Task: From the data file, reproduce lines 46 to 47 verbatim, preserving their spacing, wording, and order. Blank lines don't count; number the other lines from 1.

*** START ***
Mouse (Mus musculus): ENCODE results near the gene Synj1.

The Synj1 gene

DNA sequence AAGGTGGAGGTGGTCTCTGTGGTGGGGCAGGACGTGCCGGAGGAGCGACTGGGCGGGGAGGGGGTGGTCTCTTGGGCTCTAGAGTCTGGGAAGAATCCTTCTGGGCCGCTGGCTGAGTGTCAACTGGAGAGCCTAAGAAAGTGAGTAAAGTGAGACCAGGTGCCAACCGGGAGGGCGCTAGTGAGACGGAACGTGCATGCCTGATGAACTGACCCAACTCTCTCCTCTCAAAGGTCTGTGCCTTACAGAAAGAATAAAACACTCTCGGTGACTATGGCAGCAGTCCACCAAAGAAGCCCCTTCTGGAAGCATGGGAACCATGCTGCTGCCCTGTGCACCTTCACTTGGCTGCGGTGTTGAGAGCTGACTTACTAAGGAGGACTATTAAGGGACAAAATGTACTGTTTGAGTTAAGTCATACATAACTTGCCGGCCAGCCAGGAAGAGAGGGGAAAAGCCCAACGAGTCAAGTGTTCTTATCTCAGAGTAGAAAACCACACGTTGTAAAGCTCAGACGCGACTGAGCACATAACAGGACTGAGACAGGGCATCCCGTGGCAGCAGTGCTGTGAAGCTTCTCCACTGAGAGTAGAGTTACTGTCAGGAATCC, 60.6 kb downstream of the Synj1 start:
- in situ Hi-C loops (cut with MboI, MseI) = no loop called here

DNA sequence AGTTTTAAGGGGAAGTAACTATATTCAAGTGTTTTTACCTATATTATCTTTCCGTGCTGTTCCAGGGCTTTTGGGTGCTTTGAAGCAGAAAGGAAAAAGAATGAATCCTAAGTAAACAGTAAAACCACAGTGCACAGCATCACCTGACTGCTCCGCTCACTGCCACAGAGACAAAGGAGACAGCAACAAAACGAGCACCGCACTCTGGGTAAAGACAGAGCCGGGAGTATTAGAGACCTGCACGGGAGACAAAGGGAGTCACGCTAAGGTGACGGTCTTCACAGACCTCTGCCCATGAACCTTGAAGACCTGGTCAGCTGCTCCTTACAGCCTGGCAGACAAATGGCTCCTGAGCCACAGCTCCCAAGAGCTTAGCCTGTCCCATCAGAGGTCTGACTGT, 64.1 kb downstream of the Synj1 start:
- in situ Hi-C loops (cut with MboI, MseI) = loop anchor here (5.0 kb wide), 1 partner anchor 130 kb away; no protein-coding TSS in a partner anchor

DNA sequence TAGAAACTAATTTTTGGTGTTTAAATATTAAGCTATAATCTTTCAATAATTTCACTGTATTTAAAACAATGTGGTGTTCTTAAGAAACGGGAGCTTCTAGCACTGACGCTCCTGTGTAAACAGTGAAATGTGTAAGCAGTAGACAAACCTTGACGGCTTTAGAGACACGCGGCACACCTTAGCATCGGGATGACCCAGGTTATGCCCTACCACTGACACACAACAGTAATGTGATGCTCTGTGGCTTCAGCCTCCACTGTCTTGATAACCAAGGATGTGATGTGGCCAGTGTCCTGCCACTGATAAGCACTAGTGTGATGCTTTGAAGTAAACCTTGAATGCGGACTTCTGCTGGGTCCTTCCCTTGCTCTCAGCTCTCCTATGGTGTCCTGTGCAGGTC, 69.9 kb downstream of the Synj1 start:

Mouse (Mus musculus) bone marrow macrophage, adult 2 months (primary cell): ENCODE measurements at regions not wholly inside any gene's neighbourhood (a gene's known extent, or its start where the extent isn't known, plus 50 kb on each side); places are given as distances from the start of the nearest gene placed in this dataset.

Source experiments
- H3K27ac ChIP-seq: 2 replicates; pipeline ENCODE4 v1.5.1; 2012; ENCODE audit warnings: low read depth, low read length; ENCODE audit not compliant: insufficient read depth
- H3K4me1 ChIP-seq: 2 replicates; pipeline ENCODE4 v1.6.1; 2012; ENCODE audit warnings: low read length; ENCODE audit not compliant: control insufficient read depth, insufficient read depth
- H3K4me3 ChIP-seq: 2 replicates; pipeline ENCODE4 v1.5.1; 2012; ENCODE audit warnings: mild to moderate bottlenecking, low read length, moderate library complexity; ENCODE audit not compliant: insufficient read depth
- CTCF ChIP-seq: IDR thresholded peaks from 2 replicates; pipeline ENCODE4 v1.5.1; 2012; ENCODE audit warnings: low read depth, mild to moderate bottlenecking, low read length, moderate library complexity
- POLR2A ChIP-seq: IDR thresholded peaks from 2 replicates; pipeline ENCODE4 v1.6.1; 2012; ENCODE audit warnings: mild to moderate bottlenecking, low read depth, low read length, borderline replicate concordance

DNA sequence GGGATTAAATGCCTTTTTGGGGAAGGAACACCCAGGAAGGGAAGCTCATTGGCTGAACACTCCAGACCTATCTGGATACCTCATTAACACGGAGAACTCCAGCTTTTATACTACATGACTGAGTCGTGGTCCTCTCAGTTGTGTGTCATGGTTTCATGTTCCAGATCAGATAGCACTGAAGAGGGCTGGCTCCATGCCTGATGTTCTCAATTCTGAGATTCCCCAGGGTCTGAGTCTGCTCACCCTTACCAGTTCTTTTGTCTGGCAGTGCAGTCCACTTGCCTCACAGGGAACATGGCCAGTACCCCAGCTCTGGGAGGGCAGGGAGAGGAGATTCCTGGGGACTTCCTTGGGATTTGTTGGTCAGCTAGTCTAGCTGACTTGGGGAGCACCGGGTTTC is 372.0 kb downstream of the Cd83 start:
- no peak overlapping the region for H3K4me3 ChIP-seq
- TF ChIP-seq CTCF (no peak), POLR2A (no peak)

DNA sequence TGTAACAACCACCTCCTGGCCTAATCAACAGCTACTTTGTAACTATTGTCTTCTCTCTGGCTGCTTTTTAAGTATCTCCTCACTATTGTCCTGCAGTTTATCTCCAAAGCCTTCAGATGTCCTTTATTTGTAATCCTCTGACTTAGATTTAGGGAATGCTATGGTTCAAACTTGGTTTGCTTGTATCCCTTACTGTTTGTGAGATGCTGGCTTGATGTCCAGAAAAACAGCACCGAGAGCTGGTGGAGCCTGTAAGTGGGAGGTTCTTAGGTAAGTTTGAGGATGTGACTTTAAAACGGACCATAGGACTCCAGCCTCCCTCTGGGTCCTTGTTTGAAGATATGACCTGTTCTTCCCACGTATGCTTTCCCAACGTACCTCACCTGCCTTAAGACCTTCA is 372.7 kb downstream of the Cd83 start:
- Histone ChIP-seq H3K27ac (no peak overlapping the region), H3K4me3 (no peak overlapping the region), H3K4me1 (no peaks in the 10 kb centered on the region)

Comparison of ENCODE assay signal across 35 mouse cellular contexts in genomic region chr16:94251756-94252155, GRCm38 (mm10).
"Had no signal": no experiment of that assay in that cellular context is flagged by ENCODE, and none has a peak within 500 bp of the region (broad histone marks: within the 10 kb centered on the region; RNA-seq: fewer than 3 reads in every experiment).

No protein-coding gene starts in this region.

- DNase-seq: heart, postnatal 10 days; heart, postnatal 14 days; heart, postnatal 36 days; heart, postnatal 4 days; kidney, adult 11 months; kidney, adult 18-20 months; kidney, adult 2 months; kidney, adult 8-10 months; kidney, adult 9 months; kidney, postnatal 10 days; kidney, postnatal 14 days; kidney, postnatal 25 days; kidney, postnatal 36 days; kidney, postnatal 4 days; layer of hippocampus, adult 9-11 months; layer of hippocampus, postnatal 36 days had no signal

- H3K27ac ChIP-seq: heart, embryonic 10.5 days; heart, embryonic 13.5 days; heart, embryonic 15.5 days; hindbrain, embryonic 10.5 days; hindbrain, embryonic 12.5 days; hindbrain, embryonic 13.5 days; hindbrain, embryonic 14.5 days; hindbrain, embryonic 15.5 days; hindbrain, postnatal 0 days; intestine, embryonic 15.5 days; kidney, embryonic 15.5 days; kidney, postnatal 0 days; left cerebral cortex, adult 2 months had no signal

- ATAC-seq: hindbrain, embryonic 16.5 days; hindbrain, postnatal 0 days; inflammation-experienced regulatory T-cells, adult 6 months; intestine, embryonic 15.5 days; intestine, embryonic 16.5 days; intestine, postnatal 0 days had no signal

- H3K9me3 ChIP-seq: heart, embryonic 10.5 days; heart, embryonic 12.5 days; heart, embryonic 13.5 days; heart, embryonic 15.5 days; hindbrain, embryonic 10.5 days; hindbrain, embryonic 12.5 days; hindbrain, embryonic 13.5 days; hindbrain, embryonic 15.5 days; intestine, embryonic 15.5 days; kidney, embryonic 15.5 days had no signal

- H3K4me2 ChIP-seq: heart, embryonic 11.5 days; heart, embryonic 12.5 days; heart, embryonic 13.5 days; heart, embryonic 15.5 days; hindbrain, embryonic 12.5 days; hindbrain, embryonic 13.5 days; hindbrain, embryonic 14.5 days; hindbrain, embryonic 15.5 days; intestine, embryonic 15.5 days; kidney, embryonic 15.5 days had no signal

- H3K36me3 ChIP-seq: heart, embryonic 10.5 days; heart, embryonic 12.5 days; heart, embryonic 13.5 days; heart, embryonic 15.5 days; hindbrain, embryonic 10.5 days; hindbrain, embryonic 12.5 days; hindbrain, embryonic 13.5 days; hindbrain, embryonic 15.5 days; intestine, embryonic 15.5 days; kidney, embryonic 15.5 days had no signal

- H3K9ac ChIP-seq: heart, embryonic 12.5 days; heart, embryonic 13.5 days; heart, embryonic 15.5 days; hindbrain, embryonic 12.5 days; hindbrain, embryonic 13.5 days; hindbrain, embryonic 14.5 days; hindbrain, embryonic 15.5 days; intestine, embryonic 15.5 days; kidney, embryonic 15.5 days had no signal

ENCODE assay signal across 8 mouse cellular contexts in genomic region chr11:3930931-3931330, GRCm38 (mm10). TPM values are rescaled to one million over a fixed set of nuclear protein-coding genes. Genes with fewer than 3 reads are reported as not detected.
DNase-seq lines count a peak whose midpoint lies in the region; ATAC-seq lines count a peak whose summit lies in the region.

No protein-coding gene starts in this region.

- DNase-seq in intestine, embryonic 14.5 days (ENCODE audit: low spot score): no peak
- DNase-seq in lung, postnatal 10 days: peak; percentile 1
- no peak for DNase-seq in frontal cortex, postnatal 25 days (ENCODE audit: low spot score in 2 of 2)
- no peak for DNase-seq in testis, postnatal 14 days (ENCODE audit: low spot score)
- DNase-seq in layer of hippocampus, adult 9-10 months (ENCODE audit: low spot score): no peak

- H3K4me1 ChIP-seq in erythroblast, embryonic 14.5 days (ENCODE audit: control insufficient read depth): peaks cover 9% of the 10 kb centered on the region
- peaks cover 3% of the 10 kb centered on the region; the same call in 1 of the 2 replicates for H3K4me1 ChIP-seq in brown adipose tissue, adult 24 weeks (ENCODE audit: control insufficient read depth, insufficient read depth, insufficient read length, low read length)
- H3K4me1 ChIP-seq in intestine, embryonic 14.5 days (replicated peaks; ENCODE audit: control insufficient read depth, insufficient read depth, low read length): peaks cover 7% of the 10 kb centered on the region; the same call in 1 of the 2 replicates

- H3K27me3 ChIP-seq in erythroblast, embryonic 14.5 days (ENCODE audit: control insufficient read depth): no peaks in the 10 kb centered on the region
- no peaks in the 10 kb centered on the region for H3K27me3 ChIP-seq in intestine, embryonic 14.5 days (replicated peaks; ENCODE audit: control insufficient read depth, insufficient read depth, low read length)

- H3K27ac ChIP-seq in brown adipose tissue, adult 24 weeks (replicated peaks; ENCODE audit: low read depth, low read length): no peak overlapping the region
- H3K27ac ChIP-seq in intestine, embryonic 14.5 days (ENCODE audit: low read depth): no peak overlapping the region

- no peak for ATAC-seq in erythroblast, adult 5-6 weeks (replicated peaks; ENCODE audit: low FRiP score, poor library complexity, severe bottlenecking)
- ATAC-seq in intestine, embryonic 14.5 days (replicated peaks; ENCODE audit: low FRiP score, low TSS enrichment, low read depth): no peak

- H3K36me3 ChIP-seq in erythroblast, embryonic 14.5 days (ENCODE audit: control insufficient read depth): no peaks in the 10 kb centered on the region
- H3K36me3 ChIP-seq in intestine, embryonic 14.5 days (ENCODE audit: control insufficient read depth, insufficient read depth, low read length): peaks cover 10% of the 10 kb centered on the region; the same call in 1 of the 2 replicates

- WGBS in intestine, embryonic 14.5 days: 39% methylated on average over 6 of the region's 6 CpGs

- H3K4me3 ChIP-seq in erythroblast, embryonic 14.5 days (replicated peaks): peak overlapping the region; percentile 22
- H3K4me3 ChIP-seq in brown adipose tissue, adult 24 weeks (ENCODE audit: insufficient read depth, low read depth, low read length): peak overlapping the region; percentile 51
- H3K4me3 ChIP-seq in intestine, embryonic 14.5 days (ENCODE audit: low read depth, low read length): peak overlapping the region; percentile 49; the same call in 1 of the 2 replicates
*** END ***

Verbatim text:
- ATAC-seq in intestine, embryonic 14.5 days (replicated peaks; ENCODE audit: low FRiP score, low TSS enrichment, low read depth): no peak

- H3K36me3 ChIP-seq in erythroblast, embryonic 14.5 days (ENCODE audit: control insufficient read depth): no peaks in the 10 kb centered on the region